The cause of a crash in which a teenager died inside a blazing car remains unknown, an inquest has heard.
Reece Harnetty, 19, died when his Mini Clubman car collided with the back of a parked lorry in a layby beside the westbound carriageway of A14 at Creeting St Mary on January 20.
Today an inquest at Suffolk Coroners’ Court in Ipswich was told that Reece, of Ilmington Drive, Basildon, had turned sharply from the outside lane into the layby.
A monitoring device linked to his insurance cover showed the car was travelling at 85mph.
The impact threw lorry driver Richard Walker from his bunk and trapped roughly half the Mini beneath the trailer of his articulated lorry which was loaded with a 40ft long freight container.
In a statement, witness Dan Braun described how the Mini had neither slowed or changed course as it turned sharply towards the lorry.
Mr Braun said he was travelling past just feet away when the crash occurred and stopped to call emergency services by which time the car and lorry were engulfed in a fierce blaze.
He said: “It became an inferno with flames coming out the sides of the lorry.”
Four fire crews were called to the scene and, after the blaze was doused, a paramedic confirmed that Reece, who was trapped inside the wreckage of the Mini, was dead.
After identification using DNA, a post mortem examination confirmed Reece died as a result of extensive third degree burns and as a result of a road traffic collision.
Toxicology tests conducted at Imperial College, London ruled out the presence of alcohol or drugs.
Forensic accident investigator Pc Jeff Cribb said no defects could be identified with the Mini, although a full examination was not possible because of the severity of the fire, and no faults were found with the road surface.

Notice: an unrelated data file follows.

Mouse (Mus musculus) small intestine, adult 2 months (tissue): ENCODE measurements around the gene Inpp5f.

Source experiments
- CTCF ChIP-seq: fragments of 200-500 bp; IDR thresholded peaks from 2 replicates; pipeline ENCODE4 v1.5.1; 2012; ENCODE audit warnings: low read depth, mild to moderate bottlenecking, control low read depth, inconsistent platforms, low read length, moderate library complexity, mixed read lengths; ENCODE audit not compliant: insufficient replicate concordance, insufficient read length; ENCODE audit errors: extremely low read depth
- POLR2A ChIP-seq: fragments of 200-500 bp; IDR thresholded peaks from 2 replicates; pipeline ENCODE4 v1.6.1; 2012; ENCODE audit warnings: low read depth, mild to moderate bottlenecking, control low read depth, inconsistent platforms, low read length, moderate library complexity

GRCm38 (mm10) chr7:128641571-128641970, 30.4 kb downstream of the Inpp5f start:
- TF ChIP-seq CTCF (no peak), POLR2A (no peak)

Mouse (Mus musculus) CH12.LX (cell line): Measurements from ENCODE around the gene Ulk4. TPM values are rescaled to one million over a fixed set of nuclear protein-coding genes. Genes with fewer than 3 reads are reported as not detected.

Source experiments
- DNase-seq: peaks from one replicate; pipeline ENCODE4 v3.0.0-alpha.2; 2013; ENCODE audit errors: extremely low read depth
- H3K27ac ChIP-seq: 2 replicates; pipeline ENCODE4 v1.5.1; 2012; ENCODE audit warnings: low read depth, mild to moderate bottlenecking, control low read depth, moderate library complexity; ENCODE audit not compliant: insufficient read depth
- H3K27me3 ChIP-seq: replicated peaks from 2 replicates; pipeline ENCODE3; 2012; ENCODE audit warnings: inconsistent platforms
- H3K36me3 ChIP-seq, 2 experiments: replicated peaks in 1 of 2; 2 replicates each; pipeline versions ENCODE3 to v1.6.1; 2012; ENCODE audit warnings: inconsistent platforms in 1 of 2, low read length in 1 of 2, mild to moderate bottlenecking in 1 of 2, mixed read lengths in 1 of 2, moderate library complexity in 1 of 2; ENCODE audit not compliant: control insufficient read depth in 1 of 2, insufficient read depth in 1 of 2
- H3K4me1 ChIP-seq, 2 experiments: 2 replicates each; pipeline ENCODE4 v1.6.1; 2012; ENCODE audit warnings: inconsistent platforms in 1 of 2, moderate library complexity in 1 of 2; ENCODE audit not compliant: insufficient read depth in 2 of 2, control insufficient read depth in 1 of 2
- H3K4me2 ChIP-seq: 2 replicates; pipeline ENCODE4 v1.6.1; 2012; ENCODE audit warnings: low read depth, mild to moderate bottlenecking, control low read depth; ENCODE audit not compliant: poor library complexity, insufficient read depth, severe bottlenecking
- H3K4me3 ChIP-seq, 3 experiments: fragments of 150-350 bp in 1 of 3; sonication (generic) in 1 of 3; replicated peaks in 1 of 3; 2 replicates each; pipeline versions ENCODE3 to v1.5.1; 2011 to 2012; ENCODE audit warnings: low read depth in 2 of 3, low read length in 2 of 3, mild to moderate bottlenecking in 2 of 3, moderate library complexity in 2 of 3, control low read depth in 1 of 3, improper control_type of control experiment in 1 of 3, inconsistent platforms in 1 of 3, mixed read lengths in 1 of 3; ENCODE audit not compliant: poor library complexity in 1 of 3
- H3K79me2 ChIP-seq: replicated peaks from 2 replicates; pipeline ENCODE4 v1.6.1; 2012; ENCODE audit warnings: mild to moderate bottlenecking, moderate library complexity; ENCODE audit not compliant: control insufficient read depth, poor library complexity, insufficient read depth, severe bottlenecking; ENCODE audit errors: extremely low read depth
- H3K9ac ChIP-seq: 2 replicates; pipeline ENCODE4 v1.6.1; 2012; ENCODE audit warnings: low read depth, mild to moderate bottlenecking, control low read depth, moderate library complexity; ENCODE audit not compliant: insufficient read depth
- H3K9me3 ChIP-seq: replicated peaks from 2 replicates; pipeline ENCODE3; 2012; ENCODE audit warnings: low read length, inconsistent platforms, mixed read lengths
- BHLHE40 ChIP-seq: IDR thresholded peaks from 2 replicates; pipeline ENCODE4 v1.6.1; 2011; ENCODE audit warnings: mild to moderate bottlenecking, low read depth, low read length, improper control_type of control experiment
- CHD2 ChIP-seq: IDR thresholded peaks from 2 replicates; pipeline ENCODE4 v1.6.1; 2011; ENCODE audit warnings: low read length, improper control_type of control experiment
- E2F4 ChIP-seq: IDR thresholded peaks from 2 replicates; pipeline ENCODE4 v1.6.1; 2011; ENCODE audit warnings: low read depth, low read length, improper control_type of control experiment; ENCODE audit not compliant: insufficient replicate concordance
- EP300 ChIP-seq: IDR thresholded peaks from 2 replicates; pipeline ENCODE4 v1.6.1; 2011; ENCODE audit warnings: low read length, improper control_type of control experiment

Pc Cribb said the lorry, which had been partly pulled off the layby onto the verge, had not been displaying any lights when the collision took place.
Checks showed that Reece had used his mobile phone shortly before the crash and had been upset because of relationship problems with a girl he had met online, but there was no evidence that he was using his phone at the time of the accident.
The inquest heard that in some calls Reece, who refused to say where he was and was sobbing, said he ‘didn’t want to be here anymore’ before ending his last call without saying goodbye to Alicia Watts.
In a statement, Ms Watts said she tried to call Reece back but all her calls were diverted to voicemail. Two days before the accident, Reece left a teddy bear and a love note on her doorstep.
Reece’s mother Wendy Harnetty told the inquest her son, who was not an experienced driver having only passed his test last May, could have mistaken the layby for the inside lane on a road he had not used before.
She said: “I think before he realised that lorry was there it was too late.”
Reece’s father Paul said his son had been happy and his usual self when he last saw him. He had also been looking forward to a family holiday.
Suffolk area coroner Nigel Parsley said: “We won’t ever fully know, regrettably, what made Reece turn into that layby. There are some unanswered questions here, however, there is insufficient evidence to suggest that Reece intended to take his life.”
Mr Parsley recorded a conclusion that Reece died as a result of a road traffic collision.